bool sign1 = dot(x,y, x1,y1, x2,y2) >= 0;
bool sign2 = dot(x,y, x2,y2, x3,y3) >= 0;
bool sign3 = dot(x,y, x3,y3, x1,y1) >= 0;

return (sign1 == sign2) && (sign2 == sign3);
}

// same as above but based on barycentric coordinates
bool isInside2(double x, double y, double x1, double y1, double x2, double y2, double x3, double y3)
{
double denominator = (y2 - y3)*(x1 - x3) + (x3 - x2)*(y1 - y3);

double a = ((y2 - y3)*(x - x3) + (x3 - x2)*(y - y3)) / denominator;
double b = ((y3 - y1)*(x - x3) + (x1 - x3)*(y - y3)) / denominator;
double c = 1 - a - b;

return 0 <= a && a <= 1 &&
0 <= b && b <= 1 &&
0 <= c && c <= 1;
}

int main()
{
// number of triangles where the origin is inside
unsigned int numInside = 0;

unsigned int tests = 1000;
#ifndef ORIGINAL
std::cin >> tests;
#endif

while (tests--)
{
int x1,y1,x2,y2,x3,y3;

#ifdef ORIGINAL
// numbers in CSV format
char comma;
std::cin >> x1 >> comma >> y1 >> comma >> x2 >> comma >> y2 >> comma >> x3 >> comma >> y3;
#else
// numbers separated by spaces
std::cin >> x1 >> y1 >> x2 >> y2 >> x3 >> y3;
#endif

// both algorithms return the same results
if (isInside(0,0, x1,y1, x2,y2, x3,y3))
numInside++;
//if (isInside2(0,0, x1,y1, x2,y2, x3,y3))
//  numInside++;
}

std::cout << numInside << std::endl;
return 0;
}


This solution contains 13 empty lines, 11 comments and 6 preprocessor commands.

# Benchmark

The correct solution to the original Project Euler problem was found in less than 0.01 seconds on an Intel® Core™ i7-2600K CPU @ 3.40GHz.
(compiled for x86_64 / Linux, GCC flags: -O3 -march=native -fno-exceptions -fno-rtti -std=gnu++11 -DORIGINAL)

See here for a comparison of all solutions.

Note: interactive tests run on a weaker (=slower) computer. Some interactive tests are compiled without -DORIGINAL.

# Changelog

May 11, 2017 submitted solution

# Hackerrank

My code solves 7 out of 7 test cases (score: 100%)

# Difficulty

Project Euler ranks this problem at 15% (out of 100%).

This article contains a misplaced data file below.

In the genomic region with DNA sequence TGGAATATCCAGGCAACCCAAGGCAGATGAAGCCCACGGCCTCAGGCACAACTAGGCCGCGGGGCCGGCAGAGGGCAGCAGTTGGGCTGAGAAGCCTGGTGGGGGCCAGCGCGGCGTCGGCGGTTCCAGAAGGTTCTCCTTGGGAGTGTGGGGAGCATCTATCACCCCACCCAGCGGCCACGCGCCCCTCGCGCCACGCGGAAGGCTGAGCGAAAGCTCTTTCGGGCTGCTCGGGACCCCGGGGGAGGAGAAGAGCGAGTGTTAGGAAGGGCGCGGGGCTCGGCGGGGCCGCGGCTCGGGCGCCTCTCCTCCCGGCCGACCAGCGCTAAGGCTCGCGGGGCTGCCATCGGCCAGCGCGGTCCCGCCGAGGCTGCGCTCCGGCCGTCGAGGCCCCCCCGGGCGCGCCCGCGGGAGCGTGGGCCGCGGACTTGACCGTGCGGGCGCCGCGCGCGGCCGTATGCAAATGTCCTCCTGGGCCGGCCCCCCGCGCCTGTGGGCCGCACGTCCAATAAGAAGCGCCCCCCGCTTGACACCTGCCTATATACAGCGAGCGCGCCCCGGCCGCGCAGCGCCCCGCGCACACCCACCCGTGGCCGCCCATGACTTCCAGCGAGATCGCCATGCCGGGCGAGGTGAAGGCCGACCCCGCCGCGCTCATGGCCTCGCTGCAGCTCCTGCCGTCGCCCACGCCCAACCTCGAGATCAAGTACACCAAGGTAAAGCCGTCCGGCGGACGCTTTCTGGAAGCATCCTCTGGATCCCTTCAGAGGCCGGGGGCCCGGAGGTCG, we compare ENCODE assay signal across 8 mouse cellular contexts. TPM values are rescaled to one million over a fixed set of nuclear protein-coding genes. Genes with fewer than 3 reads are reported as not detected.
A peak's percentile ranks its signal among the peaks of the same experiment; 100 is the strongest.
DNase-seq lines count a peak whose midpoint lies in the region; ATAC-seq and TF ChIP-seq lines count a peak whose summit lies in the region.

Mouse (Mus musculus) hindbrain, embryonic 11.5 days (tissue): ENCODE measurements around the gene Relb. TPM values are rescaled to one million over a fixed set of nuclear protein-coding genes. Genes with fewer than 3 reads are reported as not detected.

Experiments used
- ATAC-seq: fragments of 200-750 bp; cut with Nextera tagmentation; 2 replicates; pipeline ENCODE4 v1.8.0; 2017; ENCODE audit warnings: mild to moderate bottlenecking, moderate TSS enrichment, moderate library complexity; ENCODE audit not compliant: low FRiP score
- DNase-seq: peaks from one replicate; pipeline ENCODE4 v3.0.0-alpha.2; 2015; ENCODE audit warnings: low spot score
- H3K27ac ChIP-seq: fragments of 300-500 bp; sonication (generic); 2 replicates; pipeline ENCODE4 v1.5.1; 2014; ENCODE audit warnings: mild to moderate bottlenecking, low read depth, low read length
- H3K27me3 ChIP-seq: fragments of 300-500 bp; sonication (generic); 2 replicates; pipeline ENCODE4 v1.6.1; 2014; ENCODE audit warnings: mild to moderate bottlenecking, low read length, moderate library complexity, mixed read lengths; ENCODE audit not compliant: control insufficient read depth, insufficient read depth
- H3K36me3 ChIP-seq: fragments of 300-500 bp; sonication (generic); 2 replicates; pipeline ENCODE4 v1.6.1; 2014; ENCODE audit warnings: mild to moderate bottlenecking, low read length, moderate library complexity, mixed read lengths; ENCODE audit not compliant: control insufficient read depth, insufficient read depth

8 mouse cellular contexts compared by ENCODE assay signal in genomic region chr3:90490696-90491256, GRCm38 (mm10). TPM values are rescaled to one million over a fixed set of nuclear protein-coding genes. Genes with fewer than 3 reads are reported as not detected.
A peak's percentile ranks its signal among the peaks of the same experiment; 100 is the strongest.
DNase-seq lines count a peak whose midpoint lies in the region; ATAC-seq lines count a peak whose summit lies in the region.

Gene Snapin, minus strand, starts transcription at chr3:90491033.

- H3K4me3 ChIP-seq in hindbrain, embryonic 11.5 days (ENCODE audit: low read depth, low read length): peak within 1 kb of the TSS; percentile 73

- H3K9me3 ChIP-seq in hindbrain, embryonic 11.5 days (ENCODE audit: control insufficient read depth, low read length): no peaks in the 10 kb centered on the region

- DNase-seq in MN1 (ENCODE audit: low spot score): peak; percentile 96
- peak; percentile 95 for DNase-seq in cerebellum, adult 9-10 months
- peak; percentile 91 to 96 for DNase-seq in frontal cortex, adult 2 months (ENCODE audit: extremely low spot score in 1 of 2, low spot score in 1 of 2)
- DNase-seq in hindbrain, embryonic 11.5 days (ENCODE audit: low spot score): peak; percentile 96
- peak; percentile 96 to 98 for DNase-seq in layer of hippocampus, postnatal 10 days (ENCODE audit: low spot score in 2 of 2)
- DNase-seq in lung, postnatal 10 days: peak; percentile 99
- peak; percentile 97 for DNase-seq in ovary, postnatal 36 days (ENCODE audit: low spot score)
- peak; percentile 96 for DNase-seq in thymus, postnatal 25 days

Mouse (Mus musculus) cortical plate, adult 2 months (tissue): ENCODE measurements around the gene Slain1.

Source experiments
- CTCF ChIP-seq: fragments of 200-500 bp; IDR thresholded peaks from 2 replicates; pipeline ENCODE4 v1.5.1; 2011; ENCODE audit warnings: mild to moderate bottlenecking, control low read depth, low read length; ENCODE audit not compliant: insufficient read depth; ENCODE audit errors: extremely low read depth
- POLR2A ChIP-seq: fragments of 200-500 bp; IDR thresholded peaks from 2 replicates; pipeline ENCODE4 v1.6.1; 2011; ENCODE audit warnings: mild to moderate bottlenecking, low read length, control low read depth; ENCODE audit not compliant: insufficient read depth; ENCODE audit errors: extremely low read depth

Hackerrank describes this problem as easy.

Note:
Hackerrank has strict execution time limits (typically 2 seconds for C++ code) and often a much wider input range than the original problem.
In my opinion, Hackerrank's modified problems are usually a lot harder to solve. As a rule thumb: brute-force is rarely an option.

# Heatmap

Please click on a problem's number to open my solution to that problem:

 green solutions solve the original Project Euler problem and have a perfect score of 100% at Hackerrank, too yellow solutions score less than 100% at Hackerrank (but still solve the original problem easily) gray problems are already solved but I haven't published my solution yet blue solutions are relevant for Project Euler only: there wasn't a Hackerrank version of it (at the time I solved it) or it differed too much orange problems are solved but exceed the time limit of one minute or the memory limit of 256 MByte red problems are not solved yet but I wrote a simulation to approximate the result or verified at least the given example - usually I sketched a few ideas, too black problems are solved but access to the solution is blocked for a few days until the next problem is published [new] the flashing problem is the one I solved most recently

I stopped working on Project Euler problems around the time they released 617.
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The 310 solved problems (that's level 12) had an average difficulty of 32.6% at Project Euler and
I scored 13526 points (out of 15700 possible points, top rank was 17 out of ≈60000 in August 2017) at Hackerrank's Project Euler+.

My username at Project Euler is stephanbrumme while it's stbrumme at Hackerrank.

Look at my progress and performance pages to get more details.

 << problem 101 - Optimum polynomial Special subset sums: optimum - problem 103 >>